The Word of God

“Say to the servant that he might go ahead of us and pass on, but you remain standing now, that I may proclaim the word of God to you.” 1Sa. 9:27

“It came about the same night that the word of God came to Nathan.” 1Ch. 17:3

“I [Paul] became a servant of the Good News because God gave me this work to do for your benefit. The work is to make fully known the message [word] from [of] God, the secret hidden for generations, for ages, but now made clear to the people he has set apart for himself.” Col. 1:25-26

“…the heavens existed long ago, and the earth was formed out of water and through water by the word of God.” 2 Pe. 3:5

“The vision of Isaiah the son of Amoz concerning Judah and Jerusalem, which he saw during the reigns of Uzziah, Jotham, Ahaz and Hezekiah, kings of Judah. Listen, O heavens, and hear, O earth; For the LORD speaks, ‘Sons I have reared and brought up, But they have revolted against Me.’" Isa. 1:1-2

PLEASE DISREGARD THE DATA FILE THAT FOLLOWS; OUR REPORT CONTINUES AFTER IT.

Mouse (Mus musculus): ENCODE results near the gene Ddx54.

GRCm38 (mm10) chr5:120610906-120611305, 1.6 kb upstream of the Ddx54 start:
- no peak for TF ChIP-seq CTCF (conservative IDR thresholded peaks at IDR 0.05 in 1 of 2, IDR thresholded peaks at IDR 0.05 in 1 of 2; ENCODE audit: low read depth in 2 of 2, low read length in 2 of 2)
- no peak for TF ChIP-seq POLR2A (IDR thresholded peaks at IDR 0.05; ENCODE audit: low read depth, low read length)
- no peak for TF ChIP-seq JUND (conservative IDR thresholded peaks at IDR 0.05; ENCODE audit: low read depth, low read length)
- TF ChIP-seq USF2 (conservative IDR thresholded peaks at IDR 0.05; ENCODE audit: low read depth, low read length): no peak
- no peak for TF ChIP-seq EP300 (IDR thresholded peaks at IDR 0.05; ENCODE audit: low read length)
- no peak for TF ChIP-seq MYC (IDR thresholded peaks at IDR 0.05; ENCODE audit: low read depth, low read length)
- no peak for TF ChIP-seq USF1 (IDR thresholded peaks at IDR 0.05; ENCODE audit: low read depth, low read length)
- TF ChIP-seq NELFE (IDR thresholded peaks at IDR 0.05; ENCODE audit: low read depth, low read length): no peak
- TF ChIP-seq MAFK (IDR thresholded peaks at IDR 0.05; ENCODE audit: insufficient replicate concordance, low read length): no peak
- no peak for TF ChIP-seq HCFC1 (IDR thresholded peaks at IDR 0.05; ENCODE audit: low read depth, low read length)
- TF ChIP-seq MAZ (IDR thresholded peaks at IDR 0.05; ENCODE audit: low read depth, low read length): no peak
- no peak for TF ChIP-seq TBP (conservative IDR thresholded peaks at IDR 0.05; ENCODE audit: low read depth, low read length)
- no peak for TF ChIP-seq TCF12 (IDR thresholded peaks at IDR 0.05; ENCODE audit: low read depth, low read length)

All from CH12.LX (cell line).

“Now it came about in the thirtieth year, on the fifth day of the fourth month, while I was by the river Chebar among the exiles, the heavens were opened and I saw visions of God…the word of the LORD came expressly to Ezekiel the priest… Then He said to me, ‘Son of man, stand on your feet that I may speak with you!’As He spoke to me the Spirit entered me and set me on my feet; and I heard Him speaking to me.” Ezek. 1-2

“Now the word of the LORD came to me saying, ‘Before I formed you in the womb I knew you, And before you were born I consecrated you; I have appointed you a prophet to the nations.’ Then I said, ‘Alas, Lord GOD! Behold, I do not know how to speak, Because I am a youth.’ But the LORD said to me, ‘Do not say, 'I am a youth,' Because everywhere I send you, you shall go, And all that I command you, you shall speak.’” Jer. 1:4-7